I cannot think of another camera with a better design…..or maybe yes, the just announced Fujifilm X-T2 Graphite Silver Edition
Very simple to use and functional at the same time. The only drawback I can see is the lack of a touchscreen LCD, but I can live with that thanks to the introduction of the AF joystick.
The Fujifilm X-T2 is not the cheapest camera in town. However, the easier learning curve will allow you to actually use and abuse your camera from day 1, which is a big bonus compared to other cameras.
This camera is sold as body-only or, for just $300 more, together with the 18-55mm F2.8-4.0 lens, which is really all you need for travel photography. You can always buy a prime on a later stage (see here the best lenses for travel photography)
If you are in Australia I found the best price for a Fujifilm X-T2 here.
Ethics statement: The X-T2 camera and the lens were loaned to us by Fujifilm Australia. We were not asked to write about them and, most important, we were not provided any sort of compensation. All the opinions are mine, based on many years of travel photography. In the post there are affiliate links. If you buy through these link, we will receive a tiny commission at no extra cost to you. This is how we run this website and you can support it. Thank you!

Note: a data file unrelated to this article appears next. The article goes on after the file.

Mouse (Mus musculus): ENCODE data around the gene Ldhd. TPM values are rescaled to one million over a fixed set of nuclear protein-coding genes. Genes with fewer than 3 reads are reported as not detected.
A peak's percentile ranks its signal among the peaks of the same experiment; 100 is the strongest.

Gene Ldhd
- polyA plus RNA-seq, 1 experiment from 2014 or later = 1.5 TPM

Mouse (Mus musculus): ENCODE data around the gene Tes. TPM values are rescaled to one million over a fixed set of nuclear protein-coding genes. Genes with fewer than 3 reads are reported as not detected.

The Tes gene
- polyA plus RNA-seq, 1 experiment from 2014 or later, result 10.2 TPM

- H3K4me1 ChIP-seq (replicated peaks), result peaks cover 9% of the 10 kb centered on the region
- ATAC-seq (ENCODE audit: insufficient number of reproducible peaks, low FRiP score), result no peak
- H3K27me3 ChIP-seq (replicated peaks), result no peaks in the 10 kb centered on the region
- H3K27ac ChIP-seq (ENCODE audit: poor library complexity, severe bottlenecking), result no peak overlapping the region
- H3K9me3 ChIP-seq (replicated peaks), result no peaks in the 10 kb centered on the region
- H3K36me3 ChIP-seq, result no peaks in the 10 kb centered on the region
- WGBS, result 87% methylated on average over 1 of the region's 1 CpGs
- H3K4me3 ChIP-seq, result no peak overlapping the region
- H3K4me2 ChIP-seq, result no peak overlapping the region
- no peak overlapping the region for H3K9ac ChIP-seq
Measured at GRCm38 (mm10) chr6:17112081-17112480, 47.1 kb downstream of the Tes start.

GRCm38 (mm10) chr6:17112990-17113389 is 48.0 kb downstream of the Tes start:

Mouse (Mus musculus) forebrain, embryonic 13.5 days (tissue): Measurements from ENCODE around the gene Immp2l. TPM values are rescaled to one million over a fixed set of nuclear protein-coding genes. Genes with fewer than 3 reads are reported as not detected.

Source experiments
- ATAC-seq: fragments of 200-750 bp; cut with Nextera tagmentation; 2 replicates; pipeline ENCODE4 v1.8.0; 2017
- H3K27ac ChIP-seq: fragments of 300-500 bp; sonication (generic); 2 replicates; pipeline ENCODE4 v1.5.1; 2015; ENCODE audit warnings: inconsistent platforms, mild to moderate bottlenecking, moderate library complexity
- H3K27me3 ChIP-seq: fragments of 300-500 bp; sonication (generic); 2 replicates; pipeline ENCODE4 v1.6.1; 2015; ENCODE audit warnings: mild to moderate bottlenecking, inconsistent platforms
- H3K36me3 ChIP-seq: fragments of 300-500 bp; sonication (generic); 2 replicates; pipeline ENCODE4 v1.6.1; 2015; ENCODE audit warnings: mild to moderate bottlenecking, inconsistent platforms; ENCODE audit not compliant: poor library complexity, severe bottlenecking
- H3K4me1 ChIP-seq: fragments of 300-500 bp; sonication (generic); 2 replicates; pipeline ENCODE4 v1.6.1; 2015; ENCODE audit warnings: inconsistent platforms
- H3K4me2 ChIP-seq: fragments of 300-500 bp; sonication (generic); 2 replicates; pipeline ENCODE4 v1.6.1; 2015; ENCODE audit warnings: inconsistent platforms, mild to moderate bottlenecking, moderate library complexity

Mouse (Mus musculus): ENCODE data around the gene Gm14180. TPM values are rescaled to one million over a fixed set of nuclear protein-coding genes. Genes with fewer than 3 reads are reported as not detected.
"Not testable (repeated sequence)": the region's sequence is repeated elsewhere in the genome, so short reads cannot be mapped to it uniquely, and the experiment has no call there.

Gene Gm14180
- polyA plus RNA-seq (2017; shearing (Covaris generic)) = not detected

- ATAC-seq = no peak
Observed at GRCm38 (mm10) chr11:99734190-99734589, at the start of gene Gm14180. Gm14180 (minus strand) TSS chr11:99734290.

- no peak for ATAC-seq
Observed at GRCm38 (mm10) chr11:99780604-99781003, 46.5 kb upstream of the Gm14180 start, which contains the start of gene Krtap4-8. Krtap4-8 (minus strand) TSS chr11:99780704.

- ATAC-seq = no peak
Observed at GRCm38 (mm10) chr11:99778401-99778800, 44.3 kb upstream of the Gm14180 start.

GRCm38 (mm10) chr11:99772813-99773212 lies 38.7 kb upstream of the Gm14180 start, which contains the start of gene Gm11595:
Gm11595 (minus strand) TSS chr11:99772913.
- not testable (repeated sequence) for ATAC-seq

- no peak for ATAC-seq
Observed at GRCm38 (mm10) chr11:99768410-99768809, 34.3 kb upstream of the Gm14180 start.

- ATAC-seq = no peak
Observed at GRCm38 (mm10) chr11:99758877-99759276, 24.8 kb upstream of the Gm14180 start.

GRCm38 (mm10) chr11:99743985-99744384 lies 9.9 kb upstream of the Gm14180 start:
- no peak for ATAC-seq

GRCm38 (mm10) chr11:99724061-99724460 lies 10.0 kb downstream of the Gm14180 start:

Stef Ferro is the founder and editor of MEL365, a travel & photography website made to enhance the travelling experience and improve the photography work.
Stef is a professional travel photographer with past experience in the cycling and film industry.
Stef runs travel photography workshops in Melbourne and around the world.